Archbishop Comensoli delivered the following homily at the Rite of Enthronement for Bishop Mykola Bychok CSsR on 12 July 2021 at the Ukrainian Catholic Cathedral of Sts Peter and Paul, Melbourne.
The place we know from the Gospels as Caesarea Philippi had a number of names throughout its history, dating back some centuries before the time of Jesus Christ. Originally of Greek origins, it was a religious shrine associated with the pagan god Pan, and was named accordingly, Paneas. When the ancient Palestinian regions came under Roman rule, the religious association continued, but under different deities, settling for a time – the time incorporating the life of Jesus – on the deification of the Roman Emperor, hence ‘Caesarea’. The ‘Philippi’ part of its name came from Philip the Tetrarch, son of someone else well known to us from Sacred Scriptures, Herod the Great.
This one place, situated well beyond the territory of ancient Israel, was known for both its religious and political importance. It may seem an odd place, then, for a Jewish Rabbi to go out of his way to visit with his disciples, and for him to ask there that one decisive question which continues to ring out through all of history, “But you, who do you say I am?”
On reflection, perhaps Caesarea Philippi was the best and only place where Jesus of Nazareth needed to be when he asked the question of his own identity. In a place where a pantheon of gods had been worshipped, the One True God came to establish his credentials. In a centre of political power, a kingdom of divine origins would be acknowledged. In that place and at that time, the Rabbi from Nazareth would embrace his true identity before his disciples, and assume his true authority: the long-promised Messiah, the Christ, and the only beloved Son of the living God. And in so doing, Jesus the Christ would build from amongst his motley crew the Church for all places, and for all times.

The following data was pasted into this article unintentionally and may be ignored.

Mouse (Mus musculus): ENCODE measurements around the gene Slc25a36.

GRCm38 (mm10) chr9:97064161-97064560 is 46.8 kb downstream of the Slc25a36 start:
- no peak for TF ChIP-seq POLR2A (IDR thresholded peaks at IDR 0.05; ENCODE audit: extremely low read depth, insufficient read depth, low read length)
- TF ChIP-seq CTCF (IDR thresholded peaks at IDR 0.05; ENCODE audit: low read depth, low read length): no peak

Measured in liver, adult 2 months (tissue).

In this place of the Cathedral Church of Saints Peter and Paul, and at this time in the history of the Ukrainian Catholic Church in Australia, New Zealand and Oceania, another young religious leader has come. He, too, seeks to embrace his identity as the appointed Shepherd after the heart of the Good Shepherd, and he seeks to take up his authority among the lives of you, the faithful entrusted to his care.
Vladyka Bychok – Bishop Mykola – has come among us from the other end of the world for one reason only: to proclaim the Gospel of Jesus Christ, to declare, as Peter did, you are the Messiah, the Son of the living God. Like the place where the young Jewish Rabbi went, this is a place – especially in our Melbourne context – that is of pagan, even irreligious sensitivities, and high political pretensions. This is not a place where the name of the One True God always finds a ready welcome. Yet, here, too, the name and life of Jesus Christ might find a foothold that grace might then build upon.
For this reason, Bishop Mykola, your enthronement today is not simply a religious dedication of pomp and circumstance; it is more properly a manifestation of the identification of your life in the life of the Crucified Risen One. You have become the Father of these People; they have become your household in faith. For as long as you are their Bishop, you are bound to them in exactly the same way in which Christ bound his first apostles to the life and order of the Church. We are called to be Shepherds of mercy; priests of tenderness; leaders close to the hearts of our people. Bishop Mykola, give your life to them, as Jesus gave his life to all of us.
In this way, may the Lord come to say to you, as he said to Peter, “Blessed are you, Mykola; you, who has received the revelation of my Father in heaven.”
May you now bring this grace into this place and at this time.
Image: "Feed my sheep" (icon). St Peter's Church in Gallicantu, Jerusalem. Photo by Fr Lawrence Lew OP.